The 14.6% stake in Vodafone held by Middle East tech giant e& is a potential national security risk to the UK because of Vodafone’s strategic role in the UK’s telecom services sector, according to the government. The Cabinet Office noted that a national security committee will be set up at Vodafone to oversee and monitor any sensitive work it carries out that could have an impact on national security. The move is “necessary and proportionate” to “mitigate the risk to national security”, according to the government.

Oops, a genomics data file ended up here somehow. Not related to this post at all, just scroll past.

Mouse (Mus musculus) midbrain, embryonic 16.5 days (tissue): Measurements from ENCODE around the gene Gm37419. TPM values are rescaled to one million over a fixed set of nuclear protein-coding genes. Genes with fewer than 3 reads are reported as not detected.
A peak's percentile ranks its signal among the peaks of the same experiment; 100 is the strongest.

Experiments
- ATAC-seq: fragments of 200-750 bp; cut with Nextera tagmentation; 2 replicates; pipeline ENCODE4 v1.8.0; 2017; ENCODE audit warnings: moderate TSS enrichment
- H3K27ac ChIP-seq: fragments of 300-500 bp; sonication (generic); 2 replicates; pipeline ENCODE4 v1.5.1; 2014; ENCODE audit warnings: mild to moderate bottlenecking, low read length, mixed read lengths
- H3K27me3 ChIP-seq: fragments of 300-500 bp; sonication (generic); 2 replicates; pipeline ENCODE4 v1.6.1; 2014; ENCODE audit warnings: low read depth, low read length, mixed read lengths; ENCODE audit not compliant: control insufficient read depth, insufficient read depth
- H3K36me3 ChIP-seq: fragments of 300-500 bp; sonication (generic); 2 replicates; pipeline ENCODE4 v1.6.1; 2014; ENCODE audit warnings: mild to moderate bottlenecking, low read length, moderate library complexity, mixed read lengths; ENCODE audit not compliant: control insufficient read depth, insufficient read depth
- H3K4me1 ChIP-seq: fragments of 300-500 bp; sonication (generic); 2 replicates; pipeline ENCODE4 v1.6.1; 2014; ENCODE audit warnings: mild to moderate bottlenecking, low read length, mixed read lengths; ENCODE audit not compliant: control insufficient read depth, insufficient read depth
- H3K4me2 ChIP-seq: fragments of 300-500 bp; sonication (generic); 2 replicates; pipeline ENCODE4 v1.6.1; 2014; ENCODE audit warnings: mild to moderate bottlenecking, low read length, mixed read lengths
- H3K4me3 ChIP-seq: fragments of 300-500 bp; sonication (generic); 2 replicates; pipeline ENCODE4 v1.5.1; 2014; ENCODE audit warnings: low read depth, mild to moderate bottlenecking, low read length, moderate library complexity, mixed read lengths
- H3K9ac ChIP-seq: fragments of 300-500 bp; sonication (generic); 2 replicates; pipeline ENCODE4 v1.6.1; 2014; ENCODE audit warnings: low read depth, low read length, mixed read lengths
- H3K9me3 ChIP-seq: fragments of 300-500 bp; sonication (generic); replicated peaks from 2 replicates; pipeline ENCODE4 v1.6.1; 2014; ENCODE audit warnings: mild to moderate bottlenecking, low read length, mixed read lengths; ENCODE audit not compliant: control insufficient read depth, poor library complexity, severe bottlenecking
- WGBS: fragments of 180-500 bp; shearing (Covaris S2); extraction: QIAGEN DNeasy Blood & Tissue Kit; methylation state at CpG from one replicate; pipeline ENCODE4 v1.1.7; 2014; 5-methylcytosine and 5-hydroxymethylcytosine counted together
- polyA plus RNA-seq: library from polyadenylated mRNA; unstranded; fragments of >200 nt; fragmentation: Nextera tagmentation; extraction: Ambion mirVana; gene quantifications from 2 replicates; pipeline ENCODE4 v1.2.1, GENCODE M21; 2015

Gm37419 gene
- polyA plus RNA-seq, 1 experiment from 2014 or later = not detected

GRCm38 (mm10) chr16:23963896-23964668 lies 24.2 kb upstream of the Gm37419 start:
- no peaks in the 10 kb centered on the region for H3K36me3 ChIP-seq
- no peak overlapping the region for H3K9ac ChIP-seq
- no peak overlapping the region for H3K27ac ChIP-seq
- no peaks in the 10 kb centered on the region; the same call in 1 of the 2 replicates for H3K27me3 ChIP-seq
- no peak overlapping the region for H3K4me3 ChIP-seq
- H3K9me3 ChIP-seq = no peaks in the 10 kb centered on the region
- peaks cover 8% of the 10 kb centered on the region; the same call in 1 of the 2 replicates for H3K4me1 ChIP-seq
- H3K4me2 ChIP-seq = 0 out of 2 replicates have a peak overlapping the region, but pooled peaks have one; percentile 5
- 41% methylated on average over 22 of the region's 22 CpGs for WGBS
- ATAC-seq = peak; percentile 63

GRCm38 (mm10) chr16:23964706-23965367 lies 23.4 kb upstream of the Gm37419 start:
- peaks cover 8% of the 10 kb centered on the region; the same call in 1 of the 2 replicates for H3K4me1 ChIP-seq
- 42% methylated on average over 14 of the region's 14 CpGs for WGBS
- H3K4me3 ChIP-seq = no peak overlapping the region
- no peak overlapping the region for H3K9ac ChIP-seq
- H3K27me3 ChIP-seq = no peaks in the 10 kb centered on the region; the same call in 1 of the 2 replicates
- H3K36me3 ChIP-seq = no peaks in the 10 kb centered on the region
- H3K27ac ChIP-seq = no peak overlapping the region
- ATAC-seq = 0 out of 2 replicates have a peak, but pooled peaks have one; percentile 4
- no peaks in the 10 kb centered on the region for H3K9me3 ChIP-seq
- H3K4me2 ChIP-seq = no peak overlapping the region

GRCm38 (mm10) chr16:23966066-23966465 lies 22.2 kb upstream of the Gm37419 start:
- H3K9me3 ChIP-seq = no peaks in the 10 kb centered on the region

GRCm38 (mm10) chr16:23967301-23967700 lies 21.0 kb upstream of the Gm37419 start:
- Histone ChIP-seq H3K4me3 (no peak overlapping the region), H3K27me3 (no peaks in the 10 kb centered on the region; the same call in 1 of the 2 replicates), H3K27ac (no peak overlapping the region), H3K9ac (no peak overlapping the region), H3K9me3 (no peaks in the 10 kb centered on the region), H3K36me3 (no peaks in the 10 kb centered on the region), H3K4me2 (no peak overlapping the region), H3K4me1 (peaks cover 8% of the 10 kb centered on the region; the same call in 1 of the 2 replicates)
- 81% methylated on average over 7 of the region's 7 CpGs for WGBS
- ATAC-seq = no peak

According to the latest forecast from ABI Research, the Open RAN market will continue on “an upward, albeit slow, growth trajectory” in 2024, and will represent between 6% and 8% of the overall radio access network (RAN) market by the end of the current year (a range that is not far removed from the forecast shared by Dell’Oro Group recently). Furthermore, developments in the next few years are set to be fuelled by the growing competition in this domain. “Currently, Open RAN vendors, including Samsung, Mavenir, NEC, Fujitsu, Rakuten Symphony and Parallel Wireless hold around 95% to 97% of the total Open RAN market share, whereas incumbent vendors, including Ericsson, started to develop their Open RAN ecosystem and the industry is expected to see a turnaround during the second half of 2024,” explained Saqlain Ali, senior analyst for 5G, 6G and Open RAN at ABI Research. According to the research house’s findings, the likes of Mavenir, NEC, Samsung, Fujitsu and Rakuten Symphony will face “fierce competition” from incumbent vendors, such as Ericsson and Nokia, which are “in a solid position” to carry out massive-scale Open RAN deployments in the coming years given their global presence in the RAN market. Examples include Ericsson’s deal with AT&T to roll out Open RAN in the US, and Nokia’s partnerships with Tier 1 operators, such as Deutsche Telekom and NTT Docomo, and with Open RAN vendor Mavenir, with a view to boosting their Open RAN footprint. “While the Open RAN ecosystem is not mature, small-scale deployments will continue for the next few years. However, with further advancements related to Open RAN silicon, multi-vendor interoperability, and testing, and the availability of RIC [RAN intelligent controller] and ULPI interface for massive MIMO could result in more favourable results, and an inflection point could happen between 2027 and 2028,” explained Ali. Read more.